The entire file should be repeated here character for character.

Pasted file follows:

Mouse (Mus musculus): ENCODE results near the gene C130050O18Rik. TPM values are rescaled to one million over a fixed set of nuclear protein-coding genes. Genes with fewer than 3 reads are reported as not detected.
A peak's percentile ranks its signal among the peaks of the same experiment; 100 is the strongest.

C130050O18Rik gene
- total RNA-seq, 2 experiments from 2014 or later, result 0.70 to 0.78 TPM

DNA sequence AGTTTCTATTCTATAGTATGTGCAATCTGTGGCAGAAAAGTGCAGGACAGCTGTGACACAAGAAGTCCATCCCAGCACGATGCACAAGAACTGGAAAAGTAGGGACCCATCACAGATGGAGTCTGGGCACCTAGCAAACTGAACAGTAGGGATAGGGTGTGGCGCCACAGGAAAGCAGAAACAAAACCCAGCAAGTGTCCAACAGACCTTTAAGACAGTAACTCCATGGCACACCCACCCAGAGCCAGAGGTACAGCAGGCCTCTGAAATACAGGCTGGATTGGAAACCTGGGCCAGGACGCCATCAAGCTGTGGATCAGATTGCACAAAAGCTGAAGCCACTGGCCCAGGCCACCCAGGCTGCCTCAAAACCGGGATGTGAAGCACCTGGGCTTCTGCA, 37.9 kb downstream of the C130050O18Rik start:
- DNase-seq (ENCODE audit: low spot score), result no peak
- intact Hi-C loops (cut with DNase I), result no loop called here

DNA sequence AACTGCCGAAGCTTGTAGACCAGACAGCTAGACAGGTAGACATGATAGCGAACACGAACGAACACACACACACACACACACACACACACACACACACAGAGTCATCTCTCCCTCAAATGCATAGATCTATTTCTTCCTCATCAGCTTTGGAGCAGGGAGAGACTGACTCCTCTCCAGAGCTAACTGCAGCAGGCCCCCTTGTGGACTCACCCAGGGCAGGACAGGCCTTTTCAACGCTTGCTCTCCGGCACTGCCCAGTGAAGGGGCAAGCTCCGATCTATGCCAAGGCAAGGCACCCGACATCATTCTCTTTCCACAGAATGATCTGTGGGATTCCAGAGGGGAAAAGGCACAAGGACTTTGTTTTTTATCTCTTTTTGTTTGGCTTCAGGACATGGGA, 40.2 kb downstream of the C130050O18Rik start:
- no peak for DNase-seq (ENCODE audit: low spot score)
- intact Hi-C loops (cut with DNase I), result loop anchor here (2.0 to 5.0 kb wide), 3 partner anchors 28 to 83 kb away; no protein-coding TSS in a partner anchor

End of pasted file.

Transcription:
Mouse (Mus musculus): ENCODE results near the gene C130050O18Rik. TPM values are rescaled to one million over a fixed set of nuclear protein-coding genes. Genes with fewer than 3 reads are reported as not detected.
A peak's percentile ranks its signal among the peaks of the same experiment; 100 is the strongest.

C130050O18Rik gene
- total RNA-seq, 2 experiments from 2014 or later, result 0.70 to 0.78 TPM

DNA sequence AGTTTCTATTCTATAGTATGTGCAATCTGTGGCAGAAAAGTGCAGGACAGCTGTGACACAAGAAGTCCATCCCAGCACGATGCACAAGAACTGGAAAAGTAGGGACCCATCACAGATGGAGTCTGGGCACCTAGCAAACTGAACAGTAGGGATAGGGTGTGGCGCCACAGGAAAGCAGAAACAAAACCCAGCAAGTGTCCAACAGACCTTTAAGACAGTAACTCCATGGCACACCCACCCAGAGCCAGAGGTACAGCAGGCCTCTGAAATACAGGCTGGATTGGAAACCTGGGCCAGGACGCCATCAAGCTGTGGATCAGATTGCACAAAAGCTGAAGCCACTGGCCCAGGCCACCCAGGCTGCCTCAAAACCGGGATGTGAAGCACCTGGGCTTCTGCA, 37.9 kb downstream of the C130050O18Rik start:
- DNase-seq (ENCODE audit: low spot score), result no peak
- intact Hi-C loops (cut with DNase I), result no loop called here

DNA sequence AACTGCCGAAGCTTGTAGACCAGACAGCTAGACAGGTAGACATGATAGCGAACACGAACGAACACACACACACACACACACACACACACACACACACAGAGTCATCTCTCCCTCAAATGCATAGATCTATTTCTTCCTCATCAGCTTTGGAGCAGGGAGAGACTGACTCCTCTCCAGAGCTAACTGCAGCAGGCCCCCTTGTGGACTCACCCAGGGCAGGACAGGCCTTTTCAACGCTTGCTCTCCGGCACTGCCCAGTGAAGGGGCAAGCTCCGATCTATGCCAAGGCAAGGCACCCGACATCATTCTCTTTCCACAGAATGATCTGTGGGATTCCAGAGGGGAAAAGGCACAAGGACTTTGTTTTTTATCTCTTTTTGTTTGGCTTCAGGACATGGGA, 40.2 kb downstream of the C130050O18Rik start:
- no peak for DNase-seq (ENCODE audit: low spot score)
- intact Hi-C loops (cut with DNase I), result loop anchor here (2.0 to 5.0 kb wide), 3 partner anchors 28 to 83 kb away; no protein-coding TSS in a partner anchor